All right, well, let’s jump into your professional career. So you’ve been in assistive for quite a while. Take us back to maybe how you got into this role. And you know, what, what hooked you

Monica Martin 3:53
it’s interesting. I when I was younger, when I was in high school, I wanted to be an engineer. But my math wasn’t very. It wasn’t good. And my counselor suggested I’m not going into that industry. But I left home at 17. And I moved here on my own. And at one point, I started working at Rockwell International in Downey, California, was 20 years old. And that was the beginning of the aerospace engineering environment for me. And so from that point, I’ve just continuously worked in that. In that environment. I worked Rockwell Boeing, McDonnell Douglas, different locations, JPL in Pasadena, California. Now I’m currently Aerospace Corporation. Now I’m working for the Los Angeles Air Force Base, Space Force, which is a different environment. It’s definitely different working with the Air Force. So Okay, so I’m just, that’s where I landed. That’s where it’s stuck. I’ve tried venturing out a little bit I did a little bit in the entertainment industry. I’ve worked for Federal Bureau of Prisons for a little bit, but I serve. But Aerospace is where it’s stuck. Wow.

Jeremy Burrows 5:22
So did you have a, you know, personal passion for space? Or rockets or anything like that? Or did it just happen? You just happen to get into that industry at the beginning, and it was hard to get out?

Monica Martin 5:38
It grew on me, I think, I think because I wanted to be an engineer, I think that played a big part in I think that really contributed to me staying in the industry. And I’ve worked on some amazing projects, amazing departments. And just, I didn’t try to look at anything else. I just, that was where my heart was in the aerospace industry. Nice.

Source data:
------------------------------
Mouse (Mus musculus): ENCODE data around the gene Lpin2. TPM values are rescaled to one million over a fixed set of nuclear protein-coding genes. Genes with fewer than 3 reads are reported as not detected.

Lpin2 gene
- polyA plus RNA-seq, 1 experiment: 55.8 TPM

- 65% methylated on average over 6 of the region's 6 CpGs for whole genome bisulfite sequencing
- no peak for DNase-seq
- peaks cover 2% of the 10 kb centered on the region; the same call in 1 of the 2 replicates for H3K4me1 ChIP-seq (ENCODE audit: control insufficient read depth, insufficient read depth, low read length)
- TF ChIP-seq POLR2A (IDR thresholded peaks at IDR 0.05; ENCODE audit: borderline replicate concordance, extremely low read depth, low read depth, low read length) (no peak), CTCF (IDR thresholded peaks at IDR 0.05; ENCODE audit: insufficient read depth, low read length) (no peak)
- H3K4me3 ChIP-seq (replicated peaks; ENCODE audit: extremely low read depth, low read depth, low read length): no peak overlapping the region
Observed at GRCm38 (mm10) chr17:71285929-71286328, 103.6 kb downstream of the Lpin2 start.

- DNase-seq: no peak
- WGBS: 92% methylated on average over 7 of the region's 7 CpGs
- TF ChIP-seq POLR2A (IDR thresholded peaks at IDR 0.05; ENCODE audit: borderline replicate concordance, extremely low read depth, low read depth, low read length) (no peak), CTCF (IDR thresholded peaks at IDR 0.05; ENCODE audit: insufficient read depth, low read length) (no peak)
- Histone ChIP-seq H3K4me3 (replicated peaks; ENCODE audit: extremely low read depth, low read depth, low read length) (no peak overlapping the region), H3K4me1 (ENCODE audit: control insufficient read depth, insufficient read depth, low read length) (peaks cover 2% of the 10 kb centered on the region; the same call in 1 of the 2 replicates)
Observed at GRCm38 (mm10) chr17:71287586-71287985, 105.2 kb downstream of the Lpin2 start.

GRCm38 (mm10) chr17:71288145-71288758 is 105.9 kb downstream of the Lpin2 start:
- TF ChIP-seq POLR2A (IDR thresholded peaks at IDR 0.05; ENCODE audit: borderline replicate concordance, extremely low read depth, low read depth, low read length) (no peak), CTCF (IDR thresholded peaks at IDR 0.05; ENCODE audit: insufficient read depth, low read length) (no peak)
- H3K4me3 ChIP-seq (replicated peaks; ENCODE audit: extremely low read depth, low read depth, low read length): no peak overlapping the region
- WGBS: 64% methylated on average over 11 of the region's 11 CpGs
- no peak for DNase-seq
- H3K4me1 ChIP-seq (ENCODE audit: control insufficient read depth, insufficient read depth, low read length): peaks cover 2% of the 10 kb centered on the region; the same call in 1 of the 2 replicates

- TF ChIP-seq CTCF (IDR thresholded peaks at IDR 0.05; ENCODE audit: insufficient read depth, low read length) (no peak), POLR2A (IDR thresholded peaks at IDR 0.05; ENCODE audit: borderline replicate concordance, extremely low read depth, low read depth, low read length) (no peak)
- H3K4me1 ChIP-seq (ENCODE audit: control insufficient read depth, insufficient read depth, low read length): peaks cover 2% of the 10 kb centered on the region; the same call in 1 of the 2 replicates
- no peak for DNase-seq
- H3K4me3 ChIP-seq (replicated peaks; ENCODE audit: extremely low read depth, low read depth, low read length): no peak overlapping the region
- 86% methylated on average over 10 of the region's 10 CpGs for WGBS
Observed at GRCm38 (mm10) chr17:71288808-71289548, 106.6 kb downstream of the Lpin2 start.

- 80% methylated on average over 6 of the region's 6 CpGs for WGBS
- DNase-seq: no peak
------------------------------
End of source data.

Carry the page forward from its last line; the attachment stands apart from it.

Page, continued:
Jeremy Burrows 6:10
Did you get to experience any like, you know, live rocket launchers or anything, anything fun like that? Any fun perks? All industry?

Monica Martin 6:23
Amazingly, only one. And that was that was at Vandenberg, which I think, is a beautiful location. I just, maybe it’s because the person that I connected with, they showed me around and he showed me everything. And I think it’s a great location and his by the water, and I like being by the water. But that was the only opportunity that I had to see a launch. When I worked for Rockwell in Downey. They had, like a mock shuttle there in the bay. And sometimes we had the astronauts come through for visits, but that’s about the most exciting thing I’ve had. Yeah, or I’ve participated in. Yeah.

Jeremy Burrows 7:10
Awesome. Well, so let’s talk about your role in as an assistant. Your title is Executive Administrator. Is that right?

Monica Martin 7:20
Yes. But I would say it’s an executive assistant. Yeah. Yeah.

Jeremy Burrows 7:25
I was gonna ask you, did you have? You know, I see administrative specialist, senior administrative secretary, Senior Executive Administrator. So it sounds like you’ve had a lot of different titles. So what do you what’s your opinion on? The title of assistance?

Monica Martin 7:49
I don’t think they weigh in to what you do. I don’t think they really it’s not a big deal to me. I don’t know, a big deal. It doesn’t dictate what you do how you do it. It may provide a little insight, okay. She’s a senior executive administrator, which is what I was at one point, and I stepped down. And the possibilities in that role were definitely more detail. More involved. It was a bit more higher level person. But the title, it’s not a big thing to me.

Jeremy Burrows 8:34
Yeah, same here, I, you know, I kind of like, I don’t care what you call me, as long as you treat me with respect, and I liked the work I’m doing and I’m paid. Well, that’s, that’s what I care about.